Associate Professor Massimo Hilliard

Principal Research Fellow

Queensland Brain Institute
m.hilliard@uq.edu.au
+61 7 334 66390

Overview

Queensland Brain Institute

Dr Massimo A. Hilliard received his PhD in Biological Chemistry and Molecular Biology in 2001 from the University of Naples, Italy. His experimental work, performed at the Institute of Genetics and Biophysics of the CNR (Italian National Council of Research), was aimed at understanding the neuronal and genetic basis of aversive taste behavior (bitter taste) in C. elegans.

During his first postdoc at the University of California, San Diego, using the Ca2+ indicator Cameleon he published the first direct visualisation of chemosensory activity in C. elegans neurons. In his second postdoctoral work at the University of California, San Francisco and at The Rockefeller University, he switched from neuronal function to neuronal development, focusing in particular on how neurons establish and orient their polarity with respect to extracellular cues.

From September 2007, he is at the Queensland Brain Institute where he established an independent laboratory.

Research Interests

  • Molecular and Cellular Neurobiology Laboratory
    We use C. elegans as a genetic model system to study neuronal development. There are currently three lines of research in the lab, and PhD projects and/or postdoctoral positions are available in each topic. 1. Axonal degeneration How neurons can maintain their axonal structure and function over time is not well understood. Axonal degeneration is a critical and common feature of many peripheral neuropathies, neurodegenerative diseases and nerve injuries. The genetic factors and the cellular mechanisms that prevent axonal degeneration under normal conditions and that trigger it under pathological ones are still largely unknown. We aim to use C. elegans genetics to identify the molecules and the mechanisms that control these processes. 2. Axonal regeneration How some axons can regenerate after nerve damage while others cannot is a crucial question in neurobiology, and the answers will be of great value for the medical handling of neurodegenerative diseases and of traumatic nerve injuries. Largely unknown are the molecules and the mechanisms underlying this important biological process. In C. elegans, a new laser-based technology allows single neuron axotomy in living animals, and axonal regeneration can now be visualised in real-time and tackled with a genetic approach. Our goal is to identify the genes and conditions that control this fascinating process. 3. Neuronal polarity and axonal guidance Neurons are highly polarized cells with distinct domains such as axons and dendrites. The polarity of a developing neuron determines the precise exit point of its axon as well as the initial trajectory of axon outgrowth. Understanding how neurons establish and orient polarity with respect to extracellular cues is an important and challenging problem in neurobiology. We wish to understand how different secreted cues regulate the orientation of neuronal polarity and axonal guidance in vivo.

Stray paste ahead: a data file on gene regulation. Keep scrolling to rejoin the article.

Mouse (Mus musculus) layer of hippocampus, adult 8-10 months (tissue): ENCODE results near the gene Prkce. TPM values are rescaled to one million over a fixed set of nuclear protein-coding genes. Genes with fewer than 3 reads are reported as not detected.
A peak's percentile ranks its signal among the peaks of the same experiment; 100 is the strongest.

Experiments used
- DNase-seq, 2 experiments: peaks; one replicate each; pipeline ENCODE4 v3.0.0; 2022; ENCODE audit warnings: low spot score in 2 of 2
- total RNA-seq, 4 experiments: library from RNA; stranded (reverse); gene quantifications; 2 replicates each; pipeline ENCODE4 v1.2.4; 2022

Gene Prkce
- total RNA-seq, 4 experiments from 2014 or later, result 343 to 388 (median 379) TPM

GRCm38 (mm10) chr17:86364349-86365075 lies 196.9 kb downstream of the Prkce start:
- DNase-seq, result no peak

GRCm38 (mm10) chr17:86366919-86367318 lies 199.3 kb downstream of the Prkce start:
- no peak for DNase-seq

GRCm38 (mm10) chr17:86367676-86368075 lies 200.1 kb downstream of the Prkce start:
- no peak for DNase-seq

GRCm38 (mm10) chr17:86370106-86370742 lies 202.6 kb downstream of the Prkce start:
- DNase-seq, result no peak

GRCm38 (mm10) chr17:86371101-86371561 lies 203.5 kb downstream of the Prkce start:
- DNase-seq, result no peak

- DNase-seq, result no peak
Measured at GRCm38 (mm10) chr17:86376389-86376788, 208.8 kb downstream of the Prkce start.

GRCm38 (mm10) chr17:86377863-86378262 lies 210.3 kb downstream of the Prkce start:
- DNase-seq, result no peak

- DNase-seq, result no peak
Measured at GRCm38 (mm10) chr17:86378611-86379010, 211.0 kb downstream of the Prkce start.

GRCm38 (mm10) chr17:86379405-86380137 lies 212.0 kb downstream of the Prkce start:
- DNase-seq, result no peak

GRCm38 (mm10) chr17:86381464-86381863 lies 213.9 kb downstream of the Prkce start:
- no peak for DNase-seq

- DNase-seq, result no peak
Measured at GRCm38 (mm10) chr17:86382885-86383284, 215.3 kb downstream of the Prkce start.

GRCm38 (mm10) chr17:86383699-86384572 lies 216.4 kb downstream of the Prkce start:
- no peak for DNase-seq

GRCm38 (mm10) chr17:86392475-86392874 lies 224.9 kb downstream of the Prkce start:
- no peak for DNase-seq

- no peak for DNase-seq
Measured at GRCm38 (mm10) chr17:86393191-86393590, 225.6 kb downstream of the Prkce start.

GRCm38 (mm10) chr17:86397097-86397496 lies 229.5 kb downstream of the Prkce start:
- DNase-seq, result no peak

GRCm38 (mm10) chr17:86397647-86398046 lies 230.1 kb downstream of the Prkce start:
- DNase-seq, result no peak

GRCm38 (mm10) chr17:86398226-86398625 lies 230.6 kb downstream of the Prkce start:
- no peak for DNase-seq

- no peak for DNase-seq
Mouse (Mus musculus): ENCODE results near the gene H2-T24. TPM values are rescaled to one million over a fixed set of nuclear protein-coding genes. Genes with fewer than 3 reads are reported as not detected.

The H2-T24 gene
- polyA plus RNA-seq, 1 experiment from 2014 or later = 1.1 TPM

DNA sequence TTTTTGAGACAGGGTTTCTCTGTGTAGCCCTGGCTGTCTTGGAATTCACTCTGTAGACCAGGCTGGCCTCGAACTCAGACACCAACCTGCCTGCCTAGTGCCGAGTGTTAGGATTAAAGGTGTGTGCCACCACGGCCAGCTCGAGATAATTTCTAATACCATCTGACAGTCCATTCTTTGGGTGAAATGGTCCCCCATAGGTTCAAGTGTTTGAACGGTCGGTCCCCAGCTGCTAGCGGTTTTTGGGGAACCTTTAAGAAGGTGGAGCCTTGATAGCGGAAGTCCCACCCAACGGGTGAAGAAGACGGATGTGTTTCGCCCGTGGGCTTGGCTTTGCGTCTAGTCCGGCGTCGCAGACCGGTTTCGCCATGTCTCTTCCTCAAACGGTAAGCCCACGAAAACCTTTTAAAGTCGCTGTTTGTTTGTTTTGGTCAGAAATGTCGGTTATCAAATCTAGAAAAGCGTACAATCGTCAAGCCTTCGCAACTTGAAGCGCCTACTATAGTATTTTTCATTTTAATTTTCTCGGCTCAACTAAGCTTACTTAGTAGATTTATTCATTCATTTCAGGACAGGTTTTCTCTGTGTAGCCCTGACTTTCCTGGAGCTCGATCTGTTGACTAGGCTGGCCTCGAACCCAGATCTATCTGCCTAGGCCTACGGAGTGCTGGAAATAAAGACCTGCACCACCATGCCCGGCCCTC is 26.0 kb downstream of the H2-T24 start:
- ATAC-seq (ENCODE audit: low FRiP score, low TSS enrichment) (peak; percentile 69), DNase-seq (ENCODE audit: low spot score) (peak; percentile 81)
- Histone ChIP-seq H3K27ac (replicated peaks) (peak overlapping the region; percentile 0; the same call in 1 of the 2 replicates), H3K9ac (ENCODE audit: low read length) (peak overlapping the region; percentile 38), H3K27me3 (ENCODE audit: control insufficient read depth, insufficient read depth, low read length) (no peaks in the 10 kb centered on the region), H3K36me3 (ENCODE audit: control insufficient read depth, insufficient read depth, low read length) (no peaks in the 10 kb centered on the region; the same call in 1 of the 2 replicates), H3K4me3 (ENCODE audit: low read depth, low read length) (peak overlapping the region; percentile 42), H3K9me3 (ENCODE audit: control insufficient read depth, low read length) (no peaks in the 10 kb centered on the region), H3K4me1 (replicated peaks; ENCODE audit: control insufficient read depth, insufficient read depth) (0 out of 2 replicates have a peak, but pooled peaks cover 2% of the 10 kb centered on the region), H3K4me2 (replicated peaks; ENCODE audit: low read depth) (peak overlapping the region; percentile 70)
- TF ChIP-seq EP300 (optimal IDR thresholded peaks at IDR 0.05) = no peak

Qualifications

  • Doctor of Philosophy, University of Naples Federico II
  • Bachelor of Science, University of Study of Naples Federico II

Publications

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Supervision

  • Doctor Philosophy

  • Doctor Philosophy

  • Master Philosophy

View all Supervision

Publications

Journal Article

Grants (Administered at UQ)

PhD and MPhil Supervision

Current Supervision

  • Doctor Philosophy — Principal Advisor

  • Doctor Philosophy — Principal Advisor

  • Master Philosophy — Principal Advisor

  • Doctor Philosophy — Principal Advisor

    Other advisors:

  • Doctor Philosophy — Principal Advisor

  • Master Philosophy — Associate Advisor

    Other advisors:

  • Doctor Philosophy — Associate Advisor

    Other advisors:

  • Doctor Philosophy — Associate Advisor

  • Doctor Philosophy — Associate Advisor

    Other advisors:

Completed Supervision